Monday, October 27, 2008

An Otherwise Harmless Story About Can Openers and Consumerism

You may or may not know this, but I really love can openers. In the history of tool invention, the can opener in its modern form (with bottle opener and nut cracker) is the third best invention after the printing press and television on the internet. Right now, my favorite show is Life and their best episode is "Not for Nothing," where a murder takes place during a simulated prison experiment. The binary established is simple. Prisoners and guards, Us and Them.

Unless you're doing that ridiculous raw foods thing, you probably need a can opener. More importantly, I need a can opener. I've pined for a can opener when I was on the road. I've summered in the desert, and my can-opener-forgetfulness made it that much clearer why deserts are often used to symbolized the desperate hearts of the abandoned. (or something.) In a fit of my own internalized desperation, I bought the first complex machine called "can opener" I could find and immediately realized I should have been more specific.

1. Assumption: All can openers can open cans. (C)
2. Assumption: My can opener cannot open cans.(~C)
C&~C (1,2 &I)

So I went to Bed, Bath, & Beyond last week, determined to find a functioning can opener. To be honest, I wanted to find a high-functioning can opener, one of those jobbies that didn't cut through the top but around the side because, well, they actually had one of those at Kroger but I didn't buy it because I hate them and maybe that's how I was stuck with the Can Opener Sham from Everyday Living,1 and balance out my karmic debt for dissing the weird can openers. Then I saw something from my past. Among a thousand peelers, can openers and assorted other tools was a Swing-A-Way Can Opener.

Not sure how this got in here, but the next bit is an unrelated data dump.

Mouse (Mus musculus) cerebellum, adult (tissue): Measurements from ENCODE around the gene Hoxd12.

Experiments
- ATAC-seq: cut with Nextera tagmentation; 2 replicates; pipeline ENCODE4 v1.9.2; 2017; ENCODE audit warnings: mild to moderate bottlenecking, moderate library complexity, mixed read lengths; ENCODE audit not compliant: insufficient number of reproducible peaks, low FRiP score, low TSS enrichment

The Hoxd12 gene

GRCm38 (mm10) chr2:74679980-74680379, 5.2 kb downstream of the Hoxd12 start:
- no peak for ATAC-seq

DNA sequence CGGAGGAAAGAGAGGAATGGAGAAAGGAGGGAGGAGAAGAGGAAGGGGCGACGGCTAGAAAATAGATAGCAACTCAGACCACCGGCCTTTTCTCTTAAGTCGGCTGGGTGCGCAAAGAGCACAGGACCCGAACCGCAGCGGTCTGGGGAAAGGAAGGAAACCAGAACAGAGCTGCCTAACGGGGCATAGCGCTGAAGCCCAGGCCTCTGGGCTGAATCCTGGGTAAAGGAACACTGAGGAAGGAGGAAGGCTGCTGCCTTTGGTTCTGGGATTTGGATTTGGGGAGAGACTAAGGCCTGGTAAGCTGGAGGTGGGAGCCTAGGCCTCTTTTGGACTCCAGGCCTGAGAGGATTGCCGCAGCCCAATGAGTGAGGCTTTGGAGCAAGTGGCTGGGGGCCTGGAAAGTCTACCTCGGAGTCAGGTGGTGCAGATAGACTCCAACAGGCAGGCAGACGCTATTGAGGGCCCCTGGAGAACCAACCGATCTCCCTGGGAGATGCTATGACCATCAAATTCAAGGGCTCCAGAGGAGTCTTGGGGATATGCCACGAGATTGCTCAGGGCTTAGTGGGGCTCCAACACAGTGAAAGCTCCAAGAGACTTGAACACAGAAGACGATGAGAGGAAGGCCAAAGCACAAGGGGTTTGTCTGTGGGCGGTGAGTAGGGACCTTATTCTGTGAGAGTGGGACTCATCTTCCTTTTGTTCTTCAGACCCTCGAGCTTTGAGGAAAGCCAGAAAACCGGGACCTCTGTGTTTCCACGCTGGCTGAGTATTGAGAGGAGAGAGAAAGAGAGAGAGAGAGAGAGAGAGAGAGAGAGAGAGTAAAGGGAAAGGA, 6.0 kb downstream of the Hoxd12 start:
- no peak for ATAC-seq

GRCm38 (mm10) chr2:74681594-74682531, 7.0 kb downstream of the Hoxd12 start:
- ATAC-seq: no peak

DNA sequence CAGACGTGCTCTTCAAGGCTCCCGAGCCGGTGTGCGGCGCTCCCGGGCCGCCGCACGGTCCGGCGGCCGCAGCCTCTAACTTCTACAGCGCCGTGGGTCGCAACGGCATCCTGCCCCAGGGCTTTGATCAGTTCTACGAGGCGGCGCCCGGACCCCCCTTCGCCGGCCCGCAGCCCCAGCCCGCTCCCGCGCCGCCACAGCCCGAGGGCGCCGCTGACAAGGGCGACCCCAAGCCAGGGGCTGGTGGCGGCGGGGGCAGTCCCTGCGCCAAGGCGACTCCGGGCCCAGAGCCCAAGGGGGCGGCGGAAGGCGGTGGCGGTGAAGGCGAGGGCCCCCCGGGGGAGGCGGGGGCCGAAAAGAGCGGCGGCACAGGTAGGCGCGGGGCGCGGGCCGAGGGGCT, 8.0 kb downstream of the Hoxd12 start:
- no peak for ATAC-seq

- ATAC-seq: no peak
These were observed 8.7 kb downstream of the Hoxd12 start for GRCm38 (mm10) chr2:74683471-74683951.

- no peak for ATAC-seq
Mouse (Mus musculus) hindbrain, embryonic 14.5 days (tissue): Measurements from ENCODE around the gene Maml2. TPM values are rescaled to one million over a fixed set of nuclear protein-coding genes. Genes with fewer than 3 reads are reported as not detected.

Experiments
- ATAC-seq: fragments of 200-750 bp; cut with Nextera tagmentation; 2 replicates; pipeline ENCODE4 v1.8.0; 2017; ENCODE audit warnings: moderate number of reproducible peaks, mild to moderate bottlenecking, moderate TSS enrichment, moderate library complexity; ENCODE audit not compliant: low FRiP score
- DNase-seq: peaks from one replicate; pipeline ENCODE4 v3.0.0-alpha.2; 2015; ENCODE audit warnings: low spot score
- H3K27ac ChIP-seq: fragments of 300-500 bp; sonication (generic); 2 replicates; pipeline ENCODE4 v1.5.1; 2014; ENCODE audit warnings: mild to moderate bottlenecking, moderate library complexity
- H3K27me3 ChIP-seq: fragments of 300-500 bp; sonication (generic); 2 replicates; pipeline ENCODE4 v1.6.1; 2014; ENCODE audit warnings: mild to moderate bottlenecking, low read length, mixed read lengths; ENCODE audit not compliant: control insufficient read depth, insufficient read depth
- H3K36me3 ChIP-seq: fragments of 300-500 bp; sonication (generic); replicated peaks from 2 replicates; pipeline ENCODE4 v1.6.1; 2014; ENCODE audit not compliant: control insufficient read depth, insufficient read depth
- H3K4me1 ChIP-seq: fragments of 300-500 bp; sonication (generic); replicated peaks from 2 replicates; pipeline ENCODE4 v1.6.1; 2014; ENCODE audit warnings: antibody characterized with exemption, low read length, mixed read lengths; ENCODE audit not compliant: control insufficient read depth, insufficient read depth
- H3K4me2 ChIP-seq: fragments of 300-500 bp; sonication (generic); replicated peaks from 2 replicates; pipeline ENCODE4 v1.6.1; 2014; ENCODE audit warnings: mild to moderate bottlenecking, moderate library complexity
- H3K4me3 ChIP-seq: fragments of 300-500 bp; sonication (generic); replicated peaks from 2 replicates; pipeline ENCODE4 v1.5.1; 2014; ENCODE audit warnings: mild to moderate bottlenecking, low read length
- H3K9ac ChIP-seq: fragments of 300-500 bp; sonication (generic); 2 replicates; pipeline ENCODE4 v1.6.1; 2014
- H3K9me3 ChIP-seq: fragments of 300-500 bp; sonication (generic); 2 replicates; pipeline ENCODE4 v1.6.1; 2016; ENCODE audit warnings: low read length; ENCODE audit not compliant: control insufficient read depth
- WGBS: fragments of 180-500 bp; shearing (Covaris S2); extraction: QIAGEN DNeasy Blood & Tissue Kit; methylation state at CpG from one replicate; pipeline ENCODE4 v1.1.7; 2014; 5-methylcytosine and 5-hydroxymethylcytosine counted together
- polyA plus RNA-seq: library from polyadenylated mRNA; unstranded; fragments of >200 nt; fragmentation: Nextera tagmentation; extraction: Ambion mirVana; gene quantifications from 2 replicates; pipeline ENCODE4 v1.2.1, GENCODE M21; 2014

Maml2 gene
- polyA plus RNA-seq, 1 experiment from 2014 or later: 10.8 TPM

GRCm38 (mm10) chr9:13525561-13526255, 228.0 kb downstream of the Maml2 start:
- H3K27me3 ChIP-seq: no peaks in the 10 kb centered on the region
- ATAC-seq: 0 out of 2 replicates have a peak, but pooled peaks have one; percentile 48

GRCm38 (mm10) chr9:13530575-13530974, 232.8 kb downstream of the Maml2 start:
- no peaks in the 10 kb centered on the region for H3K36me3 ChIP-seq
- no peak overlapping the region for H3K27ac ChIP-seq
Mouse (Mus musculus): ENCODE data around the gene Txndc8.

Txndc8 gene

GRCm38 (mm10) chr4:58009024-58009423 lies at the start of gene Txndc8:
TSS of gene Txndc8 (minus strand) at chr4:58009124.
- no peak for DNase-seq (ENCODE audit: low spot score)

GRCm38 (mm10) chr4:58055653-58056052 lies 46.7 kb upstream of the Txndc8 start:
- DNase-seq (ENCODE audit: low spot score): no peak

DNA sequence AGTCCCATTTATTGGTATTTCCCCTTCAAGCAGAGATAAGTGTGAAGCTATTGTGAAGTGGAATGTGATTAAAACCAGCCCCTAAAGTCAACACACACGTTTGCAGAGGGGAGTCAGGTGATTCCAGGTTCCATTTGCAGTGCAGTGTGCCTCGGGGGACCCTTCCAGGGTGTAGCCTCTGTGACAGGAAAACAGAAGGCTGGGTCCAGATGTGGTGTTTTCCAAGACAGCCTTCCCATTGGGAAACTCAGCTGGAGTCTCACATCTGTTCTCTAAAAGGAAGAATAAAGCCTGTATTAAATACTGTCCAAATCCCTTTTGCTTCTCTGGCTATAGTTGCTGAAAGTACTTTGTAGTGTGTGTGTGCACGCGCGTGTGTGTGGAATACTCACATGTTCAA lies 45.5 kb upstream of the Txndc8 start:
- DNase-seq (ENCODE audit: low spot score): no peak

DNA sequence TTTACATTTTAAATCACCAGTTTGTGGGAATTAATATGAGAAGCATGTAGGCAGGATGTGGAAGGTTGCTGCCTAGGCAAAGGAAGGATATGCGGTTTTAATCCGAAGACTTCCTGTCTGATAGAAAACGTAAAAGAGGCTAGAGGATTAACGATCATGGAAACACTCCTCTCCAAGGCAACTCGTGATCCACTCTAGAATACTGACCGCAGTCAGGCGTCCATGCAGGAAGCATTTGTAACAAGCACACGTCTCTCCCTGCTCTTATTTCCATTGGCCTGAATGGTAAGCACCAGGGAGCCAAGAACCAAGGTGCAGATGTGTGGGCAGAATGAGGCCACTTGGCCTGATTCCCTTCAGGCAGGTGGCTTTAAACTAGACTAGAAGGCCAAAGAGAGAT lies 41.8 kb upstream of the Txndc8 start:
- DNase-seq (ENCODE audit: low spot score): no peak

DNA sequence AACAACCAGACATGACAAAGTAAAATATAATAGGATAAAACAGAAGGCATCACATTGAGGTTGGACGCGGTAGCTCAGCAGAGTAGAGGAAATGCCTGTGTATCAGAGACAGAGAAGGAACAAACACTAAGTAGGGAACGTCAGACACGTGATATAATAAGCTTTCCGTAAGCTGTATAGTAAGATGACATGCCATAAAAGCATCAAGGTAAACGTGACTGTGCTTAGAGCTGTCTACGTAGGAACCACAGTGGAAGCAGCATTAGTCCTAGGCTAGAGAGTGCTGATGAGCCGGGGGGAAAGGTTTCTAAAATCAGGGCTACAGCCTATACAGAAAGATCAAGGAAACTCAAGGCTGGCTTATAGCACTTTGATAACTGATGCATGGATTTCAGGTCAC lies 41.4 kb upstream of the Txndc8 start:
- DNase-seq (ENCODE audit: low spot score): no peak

The Swing-A-Way Can Opener is something I want to protect. My parents, and grandparents, have had these for at least twenty years. Not bought, but had. As in "not needed to replace." On top of that, it was half the price of the "good grip can opener.2"
But I'm very excited these things are still extant, so I don't have to steal my parents or go through the frustration of buying another shoddy can opener. To celebrate my ownership of the Swing-A-Way Can Opener, I've made a pot roast and marinara sauce. Great Ideas.
On a completely unrelated note, I watched a short movie on the way Asian women are presented on film. I would say it was presented in an inventive way. Asian women were reenacting certain landmark roles performed by other Asian women. (specifically Anna May Wong in The Thief of Bagdad, Nancy Kwon in The World of Suzie Wong, and Lucy Liu in Charlie's Angels) The film, which I will heretofore refer to as a documentary, isn't narrated. The impersonators talk about the impersonated, reenact the impersonateds' roles, and then invert the roles either by playing them with less happiness or aggressiveness, and then talk about the role they played. There is also a scene where each of the impersonators simply walk down the street imitating they're impersonateds' characters.
Honestly, I have little problem with the documentary. It's unobtrusive in what it shows me and by having the actresses discussing their roles, it seems to emphasize this unobtrusive track.